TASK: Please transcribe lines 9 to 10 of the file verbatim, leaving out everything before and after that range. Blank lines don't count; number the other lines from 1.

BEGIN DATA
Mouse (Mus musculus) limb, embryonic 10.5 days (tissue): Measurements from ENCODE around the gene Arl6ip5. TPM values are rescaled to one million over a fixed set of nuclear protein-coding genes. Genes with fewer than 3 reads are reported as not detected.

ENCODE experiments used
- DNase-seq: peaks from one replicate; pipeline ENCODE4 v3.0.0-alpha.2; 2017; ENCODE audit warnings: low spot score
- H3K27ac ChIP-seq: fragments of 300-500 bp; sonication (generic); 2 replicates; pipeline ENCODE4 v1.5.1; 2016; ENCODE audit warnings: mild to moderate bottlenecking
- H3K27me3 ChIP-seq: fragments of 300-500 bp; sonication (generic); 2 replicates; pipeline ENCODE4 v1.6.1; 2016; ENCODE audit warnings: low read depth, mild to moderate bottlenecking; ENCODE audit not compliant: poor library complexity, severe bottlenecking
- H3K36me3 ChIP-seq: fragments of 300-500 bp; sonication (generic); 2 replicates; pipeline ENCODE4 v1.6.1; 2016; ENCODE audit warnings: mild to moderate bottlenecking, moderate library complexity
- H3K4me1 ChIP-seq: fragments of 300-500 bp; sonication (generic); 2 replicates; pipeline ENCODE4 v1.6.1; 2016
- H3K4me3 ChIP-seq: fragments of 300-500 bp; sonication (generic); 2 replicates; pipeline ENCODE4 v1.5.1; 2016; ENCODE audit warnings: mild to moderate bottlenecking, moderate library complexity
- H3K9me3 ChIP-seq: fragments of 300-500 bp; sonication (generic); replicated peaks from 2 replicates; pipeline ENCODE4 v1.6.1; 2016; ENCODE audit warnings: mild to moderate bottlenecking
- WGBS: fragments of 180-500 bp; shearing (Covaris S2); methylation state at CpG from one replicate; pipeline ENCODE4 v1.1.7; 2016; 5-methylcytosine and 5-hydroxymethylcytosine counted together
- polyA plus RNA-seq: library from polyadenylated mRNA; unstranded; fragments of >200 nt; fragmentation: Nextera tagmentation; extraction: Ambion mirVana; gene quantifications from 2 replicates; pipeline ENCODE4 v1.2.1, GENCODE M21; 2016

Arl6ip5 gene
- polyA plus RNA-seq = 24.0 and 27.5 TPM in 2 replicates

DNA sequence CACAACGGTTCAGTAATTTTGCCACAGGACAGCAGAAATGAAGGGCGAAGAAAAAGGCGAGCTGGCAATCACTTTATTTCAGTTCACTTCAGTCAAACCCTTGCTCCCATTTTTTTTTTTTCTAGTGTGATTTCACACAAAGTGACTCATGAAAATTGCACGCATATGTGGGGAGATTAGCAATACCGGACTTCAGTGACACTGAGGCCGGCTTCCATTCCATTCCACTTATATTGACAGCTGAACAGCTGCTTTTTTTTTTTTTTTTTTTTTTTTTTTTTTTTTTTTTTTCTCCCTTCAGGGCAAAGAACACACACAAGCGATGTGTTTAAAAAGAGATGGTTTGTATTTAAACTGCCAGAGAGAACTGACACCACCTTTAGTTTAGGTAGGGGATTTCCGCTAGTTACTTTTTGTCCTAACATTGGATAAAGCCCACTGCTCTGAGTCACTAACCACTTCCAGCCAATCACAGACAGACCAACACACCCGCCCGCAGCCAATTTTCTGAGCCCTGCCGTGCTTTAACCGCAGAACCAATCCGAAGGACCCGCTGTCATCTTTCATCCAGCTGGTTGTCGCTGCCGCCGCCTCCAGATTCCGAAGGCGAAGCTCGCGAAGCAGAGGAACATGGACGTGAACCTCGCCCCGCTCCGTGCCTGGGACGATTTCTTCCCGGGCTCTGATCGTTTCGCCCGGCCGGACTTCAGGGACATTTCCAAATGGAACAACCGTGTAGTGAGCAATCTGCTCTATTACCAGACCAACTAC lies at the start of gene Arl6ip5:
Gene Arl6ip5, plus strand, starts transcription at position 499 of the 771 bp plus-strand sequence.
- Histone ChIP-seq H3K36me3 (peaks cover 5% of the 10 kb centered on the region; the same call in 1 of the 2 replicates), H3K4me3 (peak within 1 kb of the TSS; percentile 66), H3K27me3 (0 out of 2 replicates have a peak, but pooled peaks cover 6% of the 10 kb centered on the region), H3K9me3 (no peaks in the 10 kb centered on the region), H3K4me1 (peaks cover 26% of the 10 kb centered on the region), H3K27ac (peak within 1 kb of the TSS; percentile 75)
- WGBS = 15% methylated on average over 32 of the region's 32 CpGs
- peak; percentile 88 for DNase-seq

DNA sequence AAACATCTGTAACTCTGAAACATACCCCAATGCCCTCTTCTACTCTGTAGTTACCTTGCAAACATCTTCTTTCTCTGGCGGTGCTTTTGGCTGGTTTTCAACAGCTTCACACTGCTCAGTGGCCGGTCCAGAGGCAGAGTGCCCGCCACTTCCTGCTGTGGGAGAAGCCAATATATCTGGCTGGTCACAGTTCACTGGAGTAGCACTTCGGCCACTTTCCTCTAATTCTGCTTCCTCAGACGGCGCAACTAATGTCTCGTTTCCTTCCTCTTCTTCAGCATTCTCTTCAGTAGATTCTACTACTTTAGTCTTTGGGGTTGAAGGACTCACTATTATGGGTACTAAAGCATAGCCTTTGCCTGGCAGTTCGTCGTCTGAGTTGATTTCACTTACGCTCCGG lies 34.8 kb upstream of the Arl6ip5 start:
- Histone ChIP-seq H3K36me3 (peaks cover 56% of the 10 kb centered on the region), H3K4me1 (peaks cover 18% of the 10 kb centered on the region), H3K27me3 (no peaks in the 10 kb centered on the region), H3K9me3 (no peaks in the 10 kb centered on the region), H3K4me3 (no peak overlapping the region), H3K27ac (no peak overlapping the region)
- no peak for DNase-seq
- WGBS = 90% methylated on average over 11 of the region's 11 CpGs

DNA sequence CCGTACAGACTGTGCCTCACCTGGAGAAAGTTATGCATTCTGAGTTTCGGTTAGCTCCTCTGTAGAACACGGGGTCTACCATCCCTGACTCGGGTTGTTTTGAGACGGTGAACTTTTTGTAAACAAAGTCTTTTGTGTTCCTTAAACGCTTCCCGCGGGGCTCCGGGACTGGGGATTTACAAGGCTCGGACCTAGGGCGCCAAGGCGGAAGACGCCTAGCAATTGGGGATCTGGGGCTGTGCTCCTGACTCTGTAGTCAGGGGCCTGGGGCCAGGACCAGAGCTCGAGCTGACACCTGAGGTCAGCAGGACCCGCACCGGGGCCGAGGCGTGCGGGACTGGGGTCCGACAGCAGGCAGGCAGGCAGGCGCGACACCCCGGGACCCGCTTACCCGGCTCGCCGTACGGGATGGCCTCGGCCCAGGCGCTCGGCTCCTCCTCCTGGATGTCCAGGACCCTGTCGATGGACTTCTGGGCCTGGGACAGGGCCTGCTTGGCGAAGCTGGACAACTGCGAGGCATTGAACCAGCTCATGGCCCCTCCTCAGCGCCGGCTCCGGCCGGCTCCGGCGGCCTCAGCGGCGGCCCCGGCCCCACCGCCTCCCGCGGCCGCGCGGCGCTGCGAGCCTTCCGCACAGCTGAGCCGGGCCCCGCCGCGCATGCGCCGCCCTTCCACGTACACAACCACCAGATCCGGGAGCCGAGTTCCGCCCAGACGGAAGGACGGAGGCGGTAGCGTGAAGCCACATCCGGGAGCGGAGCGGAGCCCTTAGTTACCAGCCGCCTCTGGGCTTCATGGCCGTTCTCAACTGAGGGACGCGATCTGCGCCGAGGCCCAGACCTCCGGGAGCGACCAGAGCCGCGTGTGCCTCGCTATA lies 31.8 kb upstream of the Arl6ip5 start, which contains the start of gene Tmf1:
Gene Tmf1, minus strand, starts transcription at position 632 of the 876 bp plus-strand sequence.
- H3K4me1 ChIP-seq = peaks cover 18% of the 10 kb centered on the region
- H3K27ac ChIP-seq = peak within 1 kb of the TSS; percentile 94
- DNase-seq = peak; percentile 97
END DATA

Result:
- H3K9me3 ChIP-seq: fragments of 300-500 bp; sonication (generic); replicated peaks from 2 replicates; pipeline ENCODE4 v1.6.1; 2016; ENCODE audit warnings: mild to moderate bottlenecking
- WGBS: fragments of 180-500 bp; shearing (Covaris S2); methylation state at CpG from one replicate; pipeline ENCODE4 v1.1.7; 2016; 5-methylcytosine and 5-hydroxymethylcytosine counted together